was no arrangement or understanding between them in reference to the object of the purchase, or qualifying in any way the absolute transfer of the coupons from Sistaire & Sons to the plaintiff. Sistaire refused to produce his books showing the account between his firm and the plaintiff. Neither plaintiff nor Sistaire were asked or attempted to explain how plaintiff knew the coupons were for sale, how he came to purchase them, or why Sistaire & Sons sold $1,975 of coupons for $79. Sistaire was a witness on the trial of the former action brought in this court by the plaintiff against the defendant, and sold plaintiff the coupons on which that suit was brought at their par value. Upon the present trial he testified that he was unable to state whether his firm were the owners of the 79 coupons sold to plaintiff, or whether the coupons belonged to other persons. If the court was authorized to find upon this evidence that the coupons were sold by Sistaire & Sons to the plaintiff to invest him with the legal title, and enable him to maintain an action thereon in this court without intending to transfer to him the beneficial interest therein, the case was properly remanded. Fountain v. Town of Angelica, 12 FED. REP. 8. As was held in that case, a plaintiff who has been introduced into a controversy by an assignment or transfer merely, that he may acquire a standing and relation to the controversy, to enable him to prosecute it for the beneficial interests of the original party, is collusively made a party to the suit, and when the fact appears it is the duty of the court to dismiss or remand the suit, under section 5 of the act of congress of March 3, 1875. It is insisted for the plaintiff that this conclusion cannot be indulged, in the face of the testimony of the plaintiff and Sistaire to the contrary, both of whom are uncontradicted and unimpeached witnesses. It may very well be that there was no express arrangement or understanding between them to this effect, and that the testimonyof each of them was literally true in this behalf; but there may have been some equivalent arrangement for the ultimate protection of Sistaire. If such an arrangement can be fairly inferred from the circumstances, the suit was properly dismissed. The plaintiff owned coupons which were not of sufficient amount to enable him to sue in this court by an original suit, or to remove a suit into this court from a state court, and which were not valid obligations of the defendant accordincr to the decisions of the state courts. The plaintiff and Sistaire bott knew the coupons were collectible by a suit in this court. Obviously, the plaintiff bought the coupons intending to Bue upon them, and to invoke the jurisdiction of this court, because they were immediately delivered to his lawyer for that purpose. That Sistaire, knowing the coupons to be thus collectible, would be willing to sell them for one twenty-fifth of their face ,value, without attempting to get more for them, is utterly incredible. That he did not know whether they belonged to him or some one else, is also incredible, and it is quite fair to assume that they belonged to him. If Sistaire had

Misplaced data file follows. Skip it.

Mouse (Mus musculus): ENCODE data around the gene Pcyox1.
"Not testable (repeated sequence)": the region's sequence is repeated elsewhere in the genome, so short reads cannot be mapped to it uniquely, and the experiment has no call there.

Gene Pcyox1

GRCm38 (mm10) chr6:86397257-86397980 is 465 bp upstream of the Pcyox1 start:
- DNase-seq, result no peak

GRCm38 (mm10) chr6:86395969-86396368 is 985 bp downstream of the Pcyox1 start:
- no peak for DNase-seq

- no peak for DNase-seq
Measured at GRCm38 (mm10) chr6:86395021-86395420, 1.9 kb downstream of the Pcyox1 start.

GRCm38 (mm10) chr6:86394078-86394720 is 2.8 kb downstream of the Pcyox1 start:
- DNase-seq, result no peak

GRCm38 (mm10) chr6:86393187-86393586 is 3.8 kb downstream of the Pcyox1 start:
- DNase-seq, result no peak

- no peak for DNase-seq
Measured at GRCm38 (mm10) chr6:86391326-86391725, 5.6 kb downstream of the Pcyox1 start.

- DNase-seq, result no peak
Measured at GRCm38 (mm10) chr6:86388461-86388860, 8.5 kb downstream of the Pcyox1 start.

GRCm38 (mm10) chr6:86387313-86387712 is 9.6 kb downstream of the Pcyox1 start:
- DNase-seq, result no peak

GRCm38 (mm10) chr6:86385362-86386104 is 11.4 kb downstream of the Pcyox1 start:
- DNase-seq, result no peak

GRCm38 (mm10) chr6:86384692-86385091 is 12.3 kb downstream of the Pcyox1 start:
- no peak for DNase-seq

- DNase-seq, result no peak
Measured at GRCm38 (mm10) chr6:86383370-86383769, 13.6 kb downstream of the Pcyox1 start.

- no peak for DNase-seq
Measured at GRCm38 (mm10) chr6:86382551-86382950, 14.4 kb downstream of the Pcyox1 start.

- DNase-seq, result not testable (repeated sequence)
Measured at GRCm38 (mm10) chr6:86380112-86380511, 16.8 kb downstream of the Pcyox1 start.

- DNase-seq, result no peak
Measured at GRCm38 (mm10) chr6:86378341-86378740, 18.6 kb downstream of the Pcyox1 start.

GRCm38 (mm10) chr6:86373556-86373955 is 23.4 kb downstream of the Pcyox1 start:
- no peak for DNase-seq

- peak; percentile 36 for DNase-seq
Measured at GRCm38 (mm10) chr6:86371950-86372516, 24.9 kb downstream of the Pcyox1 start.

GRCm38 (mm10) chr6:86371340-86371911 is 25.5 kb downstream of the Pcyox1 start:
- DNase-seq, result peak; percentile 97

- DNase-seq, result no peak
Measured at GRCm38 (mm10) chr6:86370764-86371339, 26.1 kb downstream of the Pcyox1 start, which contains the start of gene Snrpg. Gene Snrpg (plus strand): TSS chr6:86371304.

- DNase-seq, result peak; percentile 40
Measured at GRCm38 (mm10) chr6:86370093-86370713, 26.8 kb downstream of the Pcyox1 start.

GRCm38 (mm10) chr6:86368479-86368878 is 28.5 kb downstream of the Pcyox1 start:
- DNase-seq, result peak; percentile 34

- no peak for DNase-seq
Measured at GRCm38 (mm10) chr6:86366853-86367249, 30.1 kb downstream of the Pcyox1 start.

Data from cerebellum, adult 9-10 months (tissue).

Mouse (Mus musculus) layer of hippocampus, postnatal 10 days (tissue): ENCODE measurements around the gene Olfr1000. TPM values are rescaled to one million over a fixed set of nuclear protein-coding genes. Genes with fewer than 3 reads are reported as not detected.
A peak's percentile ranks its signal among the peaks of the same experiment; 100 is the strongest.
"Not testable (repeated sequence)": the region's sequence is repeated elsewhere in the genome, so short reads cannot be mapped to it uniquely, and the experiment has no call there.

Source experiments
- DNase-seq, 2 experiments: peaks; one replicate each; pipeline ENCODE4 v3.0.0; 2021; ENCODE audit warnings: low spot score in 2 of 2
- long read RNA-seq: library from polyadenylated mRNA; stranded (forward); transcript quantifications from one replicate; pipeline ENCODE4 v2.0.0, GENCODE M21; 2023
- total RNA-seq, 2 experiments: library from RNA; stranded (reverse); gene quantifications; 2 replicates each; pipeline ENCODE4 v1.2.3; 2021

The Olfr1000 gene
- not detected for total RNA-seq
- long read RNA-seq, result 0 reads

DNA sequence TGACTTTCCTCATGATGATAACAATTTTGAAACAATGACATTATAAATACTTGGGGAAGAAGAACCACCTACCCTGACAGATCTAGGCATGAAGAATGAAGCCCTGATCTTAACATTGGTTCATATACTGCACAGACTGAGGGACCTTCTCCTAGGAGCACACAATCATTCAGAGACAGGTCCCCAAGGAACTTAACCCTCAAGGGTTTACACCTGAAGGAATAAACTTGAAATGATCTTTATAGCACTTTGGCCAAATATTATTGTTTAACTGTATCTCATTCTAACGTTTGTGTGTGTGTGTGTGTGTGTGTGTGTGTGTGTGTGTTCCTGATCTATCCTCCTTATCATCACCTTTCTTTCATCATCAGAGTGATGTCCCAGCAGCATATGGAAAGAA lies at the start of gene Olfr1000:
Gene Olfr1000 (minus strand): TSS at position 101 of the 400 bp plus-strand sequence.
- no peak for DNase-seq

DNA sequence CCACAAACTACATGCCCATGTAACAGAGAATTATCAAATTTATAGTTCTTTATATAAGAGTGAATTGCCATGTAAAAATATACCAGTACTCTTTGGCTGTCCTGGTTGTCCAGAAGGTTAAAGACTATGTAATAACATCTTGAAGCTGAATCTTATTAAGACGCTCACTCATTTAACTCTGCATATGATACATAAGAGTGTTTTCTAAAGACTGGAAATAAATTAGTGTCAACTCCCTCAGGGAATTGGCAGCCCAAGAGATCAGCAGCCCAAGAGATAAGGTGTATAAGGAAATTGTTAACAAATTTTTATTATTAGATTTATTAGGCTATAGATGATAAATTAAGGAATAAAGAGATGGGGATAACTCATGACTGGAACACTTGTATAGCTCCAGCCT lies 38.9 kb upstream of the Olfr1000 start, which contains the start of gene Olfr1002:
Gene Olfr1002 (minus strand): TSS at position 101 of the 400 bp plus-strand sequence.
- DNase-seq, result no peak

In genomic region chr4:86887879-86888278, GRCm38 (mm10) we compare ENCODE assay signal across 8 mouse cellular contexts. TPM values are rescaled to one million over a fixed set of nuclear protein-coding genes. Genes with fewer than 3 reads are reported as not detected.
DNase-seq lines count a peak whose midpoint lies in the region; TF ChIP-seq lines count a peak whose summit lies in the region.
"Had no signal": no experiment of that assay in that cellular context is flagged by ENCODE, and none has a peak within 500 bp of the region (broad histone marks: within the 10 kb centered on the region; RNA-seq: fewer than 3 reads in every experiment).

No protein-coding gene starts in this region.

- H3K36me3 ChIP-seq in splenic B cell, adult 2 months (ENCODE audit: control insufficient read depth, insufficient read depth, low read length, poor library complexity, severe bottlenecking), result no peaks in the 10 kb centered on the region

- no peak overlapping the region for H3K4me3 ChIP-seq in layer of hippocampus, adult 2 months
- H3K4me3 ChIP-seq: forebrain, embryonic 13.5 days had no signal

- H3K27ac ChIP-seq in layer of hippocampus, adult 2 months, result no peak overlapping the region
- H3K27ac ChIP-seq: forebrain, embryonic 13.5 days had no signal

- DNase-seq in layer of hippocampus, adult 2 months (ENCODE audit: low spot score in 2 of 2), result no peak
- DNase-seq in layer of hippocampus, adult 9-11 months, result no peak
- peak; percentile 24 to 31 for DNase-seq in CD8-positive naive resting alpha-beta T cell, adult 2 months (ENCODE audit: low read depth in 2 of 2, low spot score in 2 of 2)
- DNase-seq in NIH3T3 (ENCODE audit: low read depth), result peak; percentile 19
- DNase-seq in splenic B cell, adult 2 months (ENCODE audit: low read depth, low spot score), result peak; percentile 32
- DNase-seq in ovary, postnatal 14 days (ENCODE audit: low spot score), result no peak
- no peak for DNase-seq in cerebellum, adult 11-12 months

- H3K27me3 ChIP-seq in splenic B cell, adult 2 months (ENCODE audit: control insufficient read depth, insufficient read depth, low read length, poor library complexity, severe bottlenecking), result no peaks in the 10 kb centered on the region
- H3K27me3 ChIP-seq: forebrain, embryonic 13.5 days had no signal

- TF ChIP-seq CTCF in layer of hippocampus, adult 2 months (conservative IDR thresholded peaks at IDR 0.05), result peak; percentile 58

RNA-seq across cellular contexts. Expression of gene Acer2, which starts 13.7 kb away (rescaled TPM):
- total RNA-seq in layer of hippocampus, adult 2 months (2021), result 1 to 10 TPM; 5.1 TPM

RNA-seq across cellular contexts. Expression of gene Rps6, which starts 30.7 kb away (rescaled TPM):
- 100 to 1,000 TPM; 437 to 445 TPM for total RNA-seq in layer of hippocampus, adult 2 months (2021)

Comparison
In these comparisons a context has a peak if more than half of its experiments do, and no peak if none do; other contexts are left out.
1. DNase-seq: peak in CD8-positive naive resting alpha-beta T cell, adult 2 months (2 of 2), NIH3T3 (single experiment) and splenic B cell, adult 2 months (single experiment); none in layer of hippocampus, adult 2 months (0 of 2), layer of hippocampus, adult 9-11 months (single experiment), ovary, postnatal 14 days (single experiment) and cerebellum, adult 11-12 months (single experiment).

been insolvent at the time, and the question were whether the sale could stand as against his creditors, the gross inadequacy of the price paid would stamp the traneaction as a colorable sale, unless it were shown that he had tried to get a better price. In such a controversy no prudent lawyer would permit his client to rest on the bare assertion of a purchase without the production of the correspondence by which the transaction was effected. If that correspondence was within his reach, and was not produced, its non-production would start a persuasive inference that it was unsafe to produce it. If, in such a controversy, the sale would be deemed a colorable one, why should it not be here? If the sale was collusive, what was the nature of the real arrangement between the parties to it? The court could not ignore the fact that an extraordinary transaction was disclosed; that no reasonable explanation of it was vouchsafed; and that the evidence of the transaction, which it was in the power of the parties to produce, was withheld. The court was therefore at liberty to disregard the testimony of the parties, so far as it was incredible, and interpret the transaction in a way consistent with the ordinary conduct and motives of business men. A sufficient motive appeared for just such a transaction as the statute, under which this suit was remanded, was enacted to meet, and the circumstances were consistent with that motive and inconsistent with the theory of an unconditional sale of the coupons. If the court was at liberty to disregard the testimony of the two witnesses, it was also justified in accepting it as true in part and untrue in part, in believing what was probable and in disbelieving what was incredible. The case, then, resolves itself into the inquiry whether the court was foreclosed by the statements of the parties to the effect that the sale was bonafide. It is stated in Newton v. Pope, 1 Cow. 109; that it is difficult to establish a rule which shall regulate and limit the discretion of a court or jury in the degree of credit to be given to the testimony of a witness, but where he is unimpeached, the facts sworn to by him uncontradicted, and there is no intrinsic improbability in the relation given by him, his testimony cannot be disregarded. A witness may be contradicted by circumstances as effectually as by the statements of other witnesses. Conjecture is not to be substituted for probative indicia; but where these exist, a judge or a juror is not bound to surrender his convictions and blindly accept the statement of a witness, because no other witness has centradicted it, and the character of the witneRs is not impeached. The authorities are numerous that a judge or jury, in the exercise of judicial discretion, is at liberty to reject the statements of witnesses in the situation of the witnesses here, and under the circumstances of this case. Harding v. Brooks, 5 Pick. 245; Elwood v. W. U. Tel. Go. 45 N. Y. 549; Kavanagh v. Wilson, 70 N. Y. 177; Gildersleeve v. Landon, 73 N. Y. 609; Koehler v. Adler, 78 N. Y. 287. The motion for a new trial is denied.